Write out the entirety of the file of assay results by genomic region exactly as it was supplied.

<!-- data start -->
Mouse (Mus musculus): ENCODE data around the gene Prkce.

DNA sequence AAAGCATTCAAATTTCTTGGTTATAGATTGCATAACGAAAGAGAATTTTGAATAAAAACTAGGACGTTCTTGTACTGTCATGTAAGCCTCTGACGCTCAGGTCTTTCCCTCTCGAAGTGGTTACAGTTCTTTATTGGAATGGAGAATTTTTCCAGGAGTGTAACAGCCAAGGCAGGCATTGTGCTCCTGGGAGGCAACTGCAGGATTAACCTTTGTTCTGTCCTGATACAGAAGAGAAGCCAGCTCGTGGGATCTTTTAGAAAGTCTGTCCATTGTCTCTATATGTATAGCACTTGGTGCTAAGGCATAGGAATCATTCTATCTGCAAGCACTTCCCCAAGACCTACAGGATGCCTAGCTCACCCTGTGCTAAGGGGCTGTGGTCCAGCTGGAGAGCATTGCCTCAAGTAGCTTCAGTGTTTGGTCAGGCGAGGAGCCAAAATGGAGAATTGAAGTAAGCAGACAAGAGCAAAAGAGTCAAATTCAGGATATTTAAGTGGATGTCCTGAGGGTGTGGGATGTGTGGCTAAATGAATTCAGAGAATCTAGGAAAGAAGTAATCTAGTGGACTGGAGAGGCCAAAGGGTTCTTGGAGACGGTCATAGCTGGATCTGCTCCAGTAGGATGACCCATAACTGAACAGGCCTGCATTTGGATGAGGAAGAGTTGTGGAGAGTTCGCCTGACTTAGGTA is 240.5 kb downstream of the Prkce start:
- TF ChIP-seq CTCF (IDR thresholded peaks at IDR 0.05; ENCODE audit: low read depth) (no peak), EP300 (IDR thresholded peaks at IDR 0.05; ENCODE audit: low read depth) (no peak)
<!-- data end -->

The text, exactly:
Mouse (Mus musculus): ENCODE data around the gene Prkce.

DNA sequence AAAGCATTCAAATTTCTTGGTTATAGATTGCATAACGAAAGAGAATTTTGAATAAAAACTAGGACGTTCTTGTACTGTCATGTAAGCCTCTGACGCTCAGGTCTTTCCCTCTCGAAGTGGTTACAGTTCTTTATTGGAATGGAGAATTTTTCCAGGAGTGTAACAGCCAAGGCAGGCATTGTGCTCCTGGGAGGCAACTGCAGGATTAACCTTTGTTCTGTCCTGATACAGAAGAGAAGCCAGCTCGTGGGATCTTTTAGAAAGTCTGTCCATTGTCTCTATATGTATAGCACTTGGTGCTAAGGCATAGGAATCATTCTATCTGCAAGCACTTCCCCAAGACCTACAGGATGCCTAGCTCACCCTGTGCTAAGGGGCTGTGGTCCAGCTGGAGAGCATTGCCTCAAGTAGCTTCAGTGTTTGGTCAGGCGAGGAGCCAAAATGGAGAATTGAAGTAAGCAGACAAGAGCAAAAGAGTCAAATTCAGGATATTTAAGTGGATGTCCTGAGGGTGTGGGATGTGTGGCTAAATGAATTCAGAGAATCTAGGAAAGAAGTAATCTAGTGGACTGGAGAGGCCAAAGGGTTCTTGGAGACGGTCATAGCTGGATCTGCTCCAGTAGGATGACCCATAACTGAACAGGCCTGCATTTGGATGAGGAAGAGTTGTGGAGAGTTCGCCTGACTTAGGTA is 240.5 kb downstream of the Prkce start:
- TF ChIP-seq CTCF (IDR thresholded peaks at IDR 0.05; ENCODE audit: low read depth) (no peak), EP300 (IDR thresholded peaks at IDR 0.05; ENCODE audit: low read depth) (no peak)